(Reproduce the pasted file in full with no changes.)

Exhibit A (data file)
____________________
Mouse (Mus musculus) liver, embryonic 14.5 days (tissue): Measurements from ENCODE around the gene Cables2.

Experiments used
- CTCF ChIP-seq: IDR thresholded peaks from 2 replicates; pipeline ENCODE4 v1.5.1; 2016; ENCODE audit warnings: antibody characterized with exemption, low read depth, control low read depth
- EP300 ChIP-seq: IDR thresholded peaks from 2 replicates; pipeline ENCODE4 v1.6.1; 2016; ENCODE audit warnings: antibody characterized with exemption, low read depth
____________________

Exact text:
Mouse (Mus musculus) liver, embryonic 14.5 days (tissue): Measurements from ENCODE around the gene Cables2.

Experiments used
- CTCF ChIP-seq: IDR thresholded peaks from 2 replicates; pipeline ENCODE4 v1.5.1; 2016; ENCODE audit warnings: antibody characterized with exemption, low read depth, control low read depth
- EP300 ChIP-seq: IDR thresholded peaks from 2 replicates; pipeline ENCODE4 v1.6.1; 2016; ENCODE audit warnings: antibody characterized with exemption, low read depth